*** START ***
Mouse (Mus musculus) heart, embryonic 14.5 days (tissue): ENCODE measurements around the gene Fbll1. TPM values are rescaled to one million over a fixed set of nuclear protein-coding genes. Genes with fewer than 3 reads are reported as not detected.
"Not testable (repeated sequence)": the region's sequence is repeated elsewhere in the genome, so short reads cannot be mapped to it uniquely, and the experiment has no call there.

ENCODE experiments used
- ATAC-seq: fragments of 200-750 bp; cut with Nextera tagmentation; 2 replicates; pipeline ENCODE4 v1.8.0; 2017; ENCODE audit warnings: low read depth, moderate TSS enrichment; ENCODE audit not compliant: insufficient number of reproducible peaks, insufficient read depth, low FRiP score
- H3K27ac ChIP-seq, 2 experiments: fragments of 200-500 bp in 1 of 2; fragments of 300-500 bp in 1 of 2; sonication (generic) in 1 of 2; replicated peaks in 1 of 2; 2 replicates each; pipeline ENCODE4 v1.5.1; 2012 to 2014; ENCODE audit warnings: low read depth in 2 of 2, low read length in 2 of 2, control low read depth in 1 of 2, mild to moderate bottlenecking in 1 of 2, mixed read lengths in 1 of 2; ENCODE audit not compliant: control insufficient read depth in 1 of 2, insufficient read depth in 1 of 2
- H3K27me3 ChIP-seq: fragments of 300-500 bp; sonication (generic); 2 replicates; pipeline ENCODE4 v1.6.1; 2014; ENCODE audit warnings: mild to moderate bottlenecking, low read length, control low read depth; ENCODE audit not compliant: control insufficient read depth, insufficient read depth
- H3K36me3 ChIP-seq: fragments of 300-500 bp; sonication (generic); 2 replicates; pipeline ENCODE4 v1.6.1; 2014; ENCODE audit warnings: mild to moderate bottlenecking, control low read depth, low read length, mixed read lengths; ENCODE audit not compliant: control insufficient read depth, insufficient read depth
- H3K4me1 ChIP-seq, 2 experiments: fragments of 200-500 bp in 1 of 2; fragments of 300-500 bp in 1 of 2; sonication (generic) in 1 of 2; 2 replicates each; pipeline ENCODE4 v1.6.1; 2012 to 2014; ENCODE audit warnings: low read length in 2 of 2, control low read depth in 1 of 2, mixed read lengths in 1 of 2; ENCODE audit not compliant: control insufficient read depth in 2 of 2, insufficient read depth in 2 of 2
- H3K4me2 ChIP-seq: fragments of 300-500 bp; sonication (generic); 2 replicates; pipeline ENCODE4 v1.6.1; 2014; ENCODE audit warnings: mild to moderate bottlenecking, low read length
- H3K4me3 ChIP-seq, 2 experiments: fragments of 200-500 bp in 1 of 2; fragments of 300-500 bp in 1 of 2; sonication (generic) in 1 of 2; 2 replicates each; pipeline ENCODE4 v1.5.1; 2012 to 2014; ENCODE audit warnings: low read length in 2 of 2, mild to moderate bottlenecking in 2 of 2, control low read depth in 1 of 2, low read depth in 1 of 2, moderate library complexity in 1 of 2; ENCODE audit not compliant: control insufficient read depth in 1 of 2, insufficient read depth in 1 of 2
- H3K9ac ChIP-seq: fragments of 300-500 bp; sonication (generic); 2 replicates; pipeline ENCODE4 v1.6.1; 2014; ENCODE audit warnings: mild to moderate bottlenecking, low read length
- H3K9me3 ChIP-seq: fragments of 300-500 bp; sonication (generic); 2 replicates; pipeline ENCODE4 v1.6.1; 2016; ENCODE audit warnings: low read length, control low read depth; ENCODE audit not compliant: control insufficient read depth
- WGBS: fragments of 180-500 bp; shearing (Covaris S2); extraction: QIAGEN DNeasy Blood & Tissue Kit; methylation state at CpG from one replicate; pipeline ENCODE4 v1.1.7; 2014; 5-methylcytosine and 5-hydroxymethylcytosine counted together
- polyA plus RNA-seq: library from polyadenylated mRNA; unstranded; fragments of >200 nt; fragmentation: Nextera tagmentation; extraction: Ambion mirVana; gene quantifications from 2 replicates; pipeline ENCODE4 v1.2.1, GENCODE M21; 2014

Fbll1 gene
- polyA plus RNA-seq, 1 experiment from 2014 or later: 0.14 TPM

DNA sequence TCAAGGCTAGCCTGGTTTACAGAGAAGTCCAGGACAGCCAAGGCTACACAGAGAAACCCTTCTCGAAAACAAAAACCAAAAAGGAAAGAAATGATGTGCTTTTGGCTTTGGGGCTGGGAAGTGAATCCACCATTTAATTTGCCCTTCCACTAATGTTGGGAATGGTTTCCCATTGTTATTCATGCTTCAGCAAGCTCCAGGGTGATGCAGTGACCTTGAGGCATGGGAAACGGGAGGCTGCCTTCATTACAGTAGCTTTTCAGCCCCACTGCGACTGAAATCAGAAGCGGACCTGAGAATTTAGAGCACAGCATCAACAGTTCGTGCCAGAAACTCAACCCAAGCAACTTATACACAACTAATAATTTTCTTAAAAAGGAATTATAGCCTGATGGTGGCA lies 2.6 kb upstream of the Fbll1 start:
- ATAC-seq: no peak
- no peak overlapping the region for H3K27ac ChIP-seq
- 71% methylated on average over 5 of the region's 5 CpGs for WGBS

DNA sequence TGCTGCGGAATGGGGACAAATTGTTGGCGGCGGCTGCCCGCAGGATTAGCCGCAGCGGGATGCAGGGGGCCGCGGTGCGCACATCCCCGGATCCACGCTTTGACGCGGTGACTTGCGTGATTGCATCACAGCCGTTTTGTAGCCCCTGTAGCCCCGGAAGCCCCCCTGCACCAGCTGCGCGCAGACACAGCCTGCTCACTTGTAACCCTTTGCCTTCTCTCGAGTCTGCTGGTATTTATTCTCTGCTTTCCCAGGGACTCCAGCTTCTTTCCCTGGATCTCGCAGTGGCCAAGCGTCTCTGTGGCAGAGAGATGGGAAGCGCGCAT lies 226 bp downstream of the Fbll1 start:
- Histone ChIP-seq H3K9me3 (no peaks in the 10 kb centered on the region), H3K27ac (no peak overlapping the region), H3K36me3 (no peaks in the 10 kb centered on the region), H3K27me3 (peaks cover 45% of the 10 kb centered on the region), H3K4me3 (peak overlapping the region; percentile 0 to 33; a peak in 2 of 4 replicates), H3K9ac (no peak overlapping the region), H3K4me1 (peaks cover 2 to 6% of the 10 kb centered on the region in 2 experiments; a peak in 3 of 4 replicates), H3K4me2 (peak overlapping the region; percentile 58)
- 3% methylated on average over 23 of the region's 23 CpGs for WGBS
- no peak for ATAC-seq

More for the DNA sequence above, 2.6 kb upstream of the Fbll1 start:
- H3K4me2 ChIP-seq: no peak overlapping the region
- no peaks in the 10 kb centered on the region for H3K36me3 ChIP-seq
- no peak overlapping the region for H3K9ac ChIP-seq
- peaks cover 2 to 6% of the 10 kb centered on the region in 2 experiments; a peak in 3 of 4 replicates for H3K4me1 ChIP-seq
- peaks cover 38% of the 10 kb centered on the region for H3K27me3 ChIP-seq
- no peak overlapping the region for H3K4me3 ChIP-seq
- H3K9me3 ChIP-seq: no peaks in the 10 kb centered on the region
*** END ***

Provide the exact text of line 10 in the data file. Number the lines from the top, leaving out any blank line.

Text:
- H3K4me3 ChIP-seq, 2 experiments: fragments of 200-500 bp in 1 of 2; fragments of 300-500 bp in 1 of 2; sonication (generic) in 1 of 2; 2 replicates each; pipeline ENCODE4 v1.5.1; 2012 to 2014; ENCODE audit warnings: low read length in 2 of 2, mild to moderate bottlenecking in 2 of 2, control low read depth in 1 of 2, low read depth in 1 of 2, moderate library complexity in 1 of 2; ENCODE audit not compliant: control insufficient read depth in 1 of 2, insufficient read depth in 1 of 2